Evolution of behaviour and life history decisions by theoretical modelling

Evolution of the vertebrate stress response

All organisms have a stress response system to cope with environmental threats, yet its precise form varies hugely within and across individuals, populations and species. While the physiological mechanisms are increasingly understood, how stress responses have evolved remains elusive. In a first step, starting with a simple model containing small mechanistic detail, we could show that important insights can be gained from models that incorporate physiological mechanisms within an evolutionary optimality analysis. Our approach revealed that environmental predictability and physiological constraints are key factors shaping stress response evolution, generating testable predictions about variation across species and contexts. In this ongoing research focus, we will develop and analyse models, which include more mechanistic aspects of the highly complex vertebrate stress system, as well as target ontogenetic effects on the stress response system.    

Investigators: This research focus is pursued by an international research network initiated by Barbara Taborsky. Additional network members are Sinead English, University of Bristol, UK; Tim W. Fawcett, University of Exeter, Exeter Campus, UK; Bram Kuijper, University of Exeter, Penryn and Exeter Campus, UK; Olof Leimar, Stockholm University, Sweden; John M. McNamara, School of Mathematics, University of Bristol, UK; Suvi Ruuskanen, University of Turku, Finland; Carmen Sandi, Ecole Polytechnique Federale de Lausanne (EPFL), SwitzerlandTaborsky, B., English, S., Fawcett, T.W., Kuijper, B., Leimar, O., McNamara, J.M., Ruuskanen, S. & Sandi, C. (2021). Towards an evolutionary theory of stress responses. Trends. Ecol. Evol., 36, 39-48

Sample publication

Taborsky, B., English, S., Fawcett, T.W., Kuijper, B., Leimar, O., McNamara, J.M., Ruuskanen, S. & Sandi, C. (2021). Towards an evolutionary theory of stress responses. Trends. Ecol. Evol., 36, 39-48

All organisms have fast reacting stress responses sharing a typical shape, even if they occur on slightly different time scales (a). They start out from a baseline, rise quickly to a peak concentration of a stress-induced molecule, and then fall back usually slowly to the baseline. (b) First model results showing the dependence of peak concentration and stress response time course in dependence of risk level and environmental autocorrelation in an environment where rapid predator attacks act as major stressor. The autocorrelation parameter determines how predictable these attacks are. (Figures adapted from Taborsky et al. 2021, Trends Ecol. Evol.)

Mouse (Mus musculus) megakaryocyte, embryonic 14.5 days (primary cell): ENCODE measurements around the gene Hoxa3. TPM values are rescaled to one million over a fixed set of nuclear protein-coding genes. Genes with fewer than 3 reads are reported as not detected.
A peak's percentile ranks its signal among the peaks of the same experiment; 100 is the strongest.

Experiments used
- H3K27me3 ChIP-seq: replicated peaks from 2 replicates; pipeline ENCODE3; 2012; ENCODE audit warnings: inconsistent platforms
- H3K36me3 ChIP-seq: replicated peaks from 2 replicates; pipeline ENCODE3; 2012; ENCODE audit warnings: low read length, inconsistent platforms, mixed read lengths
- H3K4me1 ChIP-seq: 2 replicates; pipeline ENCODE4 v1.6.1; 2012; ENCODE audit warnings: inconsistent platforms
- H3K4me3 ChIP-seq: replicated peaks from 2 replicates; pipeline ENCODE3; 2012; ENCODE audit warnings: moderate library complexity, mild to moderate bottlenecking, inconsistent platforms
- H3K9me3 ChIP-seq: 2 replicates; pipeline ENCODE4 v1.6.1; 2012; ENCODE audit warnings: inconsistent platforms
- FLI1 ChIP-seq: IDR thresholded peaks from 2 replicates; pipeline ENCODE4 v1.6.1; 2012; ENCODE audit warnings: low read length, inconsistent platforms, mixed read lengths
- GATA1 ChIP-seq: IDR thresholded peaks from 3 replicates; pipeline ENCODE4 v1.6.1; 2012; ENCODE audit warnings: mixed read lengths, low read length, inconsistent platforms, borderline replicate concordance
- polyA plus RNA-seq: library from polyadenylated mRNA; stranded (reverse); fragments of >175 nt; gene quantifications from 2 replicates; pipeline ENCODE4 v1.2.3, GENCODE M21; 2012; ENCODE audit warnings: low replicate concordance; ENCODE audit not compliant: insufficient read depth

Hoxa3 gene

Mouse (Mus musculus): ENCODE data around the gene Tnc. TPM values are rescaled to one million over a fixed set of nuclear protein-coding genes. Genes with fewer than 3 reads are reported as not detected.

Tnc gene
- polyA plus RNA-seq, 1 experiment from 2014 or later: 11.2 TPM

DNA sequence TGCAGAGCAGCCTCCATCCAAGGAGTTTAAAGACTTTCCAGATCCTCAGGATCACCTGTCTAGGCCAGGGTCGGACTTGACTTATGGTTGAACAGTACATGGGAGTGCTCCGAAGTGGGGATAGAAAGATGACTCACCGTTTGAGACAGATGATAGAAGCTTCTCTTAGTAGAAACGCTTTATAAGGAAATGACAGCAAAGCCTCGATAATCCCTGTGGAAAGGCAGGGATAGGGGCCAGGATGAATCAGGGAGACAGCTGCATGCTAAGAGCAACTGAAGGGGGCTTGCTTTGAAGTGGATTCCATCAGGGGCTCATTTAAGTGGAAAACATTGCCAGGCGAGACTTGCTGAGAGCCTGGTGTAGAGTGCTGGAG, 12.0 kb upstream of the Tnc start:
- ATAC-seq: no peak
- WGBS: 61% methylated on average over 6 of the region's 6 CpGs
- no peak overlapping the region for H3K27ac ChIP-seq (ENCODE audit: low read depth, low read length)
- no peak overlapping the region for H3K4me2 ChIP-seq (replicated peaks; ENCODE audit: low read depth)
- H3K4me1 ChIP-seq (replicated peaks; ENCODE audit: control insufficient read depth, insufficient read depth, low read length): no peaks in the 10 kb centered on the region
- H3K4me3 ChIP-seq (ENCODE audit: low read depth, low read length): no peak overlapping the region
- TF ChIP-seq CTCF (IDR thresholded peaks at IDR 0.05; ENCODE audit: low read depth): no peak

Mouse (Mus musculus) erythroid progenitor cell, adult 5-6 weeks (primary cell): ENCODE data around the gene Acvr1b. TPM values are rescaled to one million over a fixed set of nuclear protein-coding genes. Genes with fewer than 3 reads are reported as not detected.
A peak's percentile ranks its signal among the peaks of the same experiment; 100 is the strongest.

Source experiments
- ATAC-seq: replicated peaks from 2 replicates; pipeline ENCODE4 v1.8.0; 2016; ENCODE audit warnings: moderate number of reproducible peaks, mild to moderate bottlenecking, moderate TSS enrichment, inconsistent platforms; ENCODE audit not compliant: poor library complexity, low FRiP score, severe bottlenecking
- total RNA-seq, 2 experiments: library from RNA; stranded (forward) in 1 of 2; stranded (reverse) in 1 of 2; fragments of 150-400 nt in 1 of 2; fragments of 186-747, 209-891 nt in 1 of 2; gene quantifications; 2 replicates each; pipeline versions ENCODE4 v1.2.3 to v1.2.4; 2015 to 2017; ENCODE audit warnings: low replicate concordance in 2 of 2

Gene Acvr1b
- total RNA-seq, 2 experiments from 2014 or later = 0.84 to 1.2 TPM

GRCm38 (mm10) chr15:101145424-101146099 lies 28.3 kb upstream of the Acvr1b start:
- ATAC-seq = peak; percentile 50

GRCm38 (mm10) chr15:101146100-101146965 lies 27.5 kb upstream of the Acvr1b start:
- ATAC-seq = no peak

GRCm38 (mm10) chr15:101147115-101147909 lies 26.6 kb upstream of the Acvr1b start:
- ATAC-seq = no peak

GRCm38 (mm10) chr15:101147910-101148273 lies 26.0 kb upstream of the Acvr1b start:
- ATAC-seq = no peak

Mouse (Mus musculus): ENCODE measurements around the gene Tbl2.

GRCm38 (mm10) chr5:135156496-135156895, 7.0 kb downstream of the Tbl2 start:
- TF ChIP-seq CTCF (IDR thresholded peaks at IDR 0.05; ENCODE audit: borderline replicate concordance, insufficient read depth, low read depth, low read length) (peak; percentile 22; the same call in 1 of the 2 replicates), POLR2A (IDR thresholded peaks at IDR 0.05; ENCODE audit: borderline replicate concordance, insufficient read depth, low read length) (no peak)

Life history models: size-dependent and size-independent mortality give rise to diversifying evolution

In the last decade examples have accumulated of phenotypic plasticity acting during different ontogenetic stages. Nevertheless a theoretical framework has been lacking to predict (a) how the plasticity of fundamental life-history trade-offs depend on energetic availability and (b) how the plasticity of trade-offs should change throughout life. By evolutionary modelling we investigated how (a) the plasticity of trade-offs between reproduction, survival and self-maintenance strategies in dependence of energetic constraints. Further we unravelled how this plasticity changes with age: in most environments, the optimal degree of plasticity varies with age in a non-monotonic fashion: plasticity is low at the beginning and the end of life, whereas the highest values occur at intermediate ages.

Principal investigator: Barbara Taborsky

Sample publications

Taborsky, B., Heino, M. & Dieckmann, U. (2018): Life history multistability caused by size-dependent mortality. Amer. Nat. 192, 62-71

Fischer, B., van Doorn, G. S., Dieckmann, U. & Taborsky, B. (2014): The evolution of age-dependent plasticity. American Naturalist, 183, 108-125.

Taborsky, B., Dieckmann, U, & Heino, M. (2012): Size-dependent mortality and competition interactively shape community diversity. Evolution 66, 3534-3544.

Fischer, B., Taborsky, B. & Kokko, H. (2011): How to balance the offspring quality-quantity trade-off when environmental cues are unreliable. Oikos 120, 258-270.

Fischer, B., Dieckmann, U. & Taborsky, B. (2011): When to store energy in a stochastic environment. Evolution 65, 1221-1232.

Fischer, B., Taborsky, B. & Dieckmann, U. (2009): Unexpected patterns of energy allocation in stochastic environments. American Naturalist 173, E108-120.

Taborsky, B., Dieckmann, U, & Heino, M. (2003): Unexpected discontinuities in life-history evolution under size-dependent mortality. Proceedings of the Royal Society B, 270, 713-721.

The joint effects of size-dependent and size-independent mortality in nature gives rise to the evolution of divergent ecotypes differing in their life-history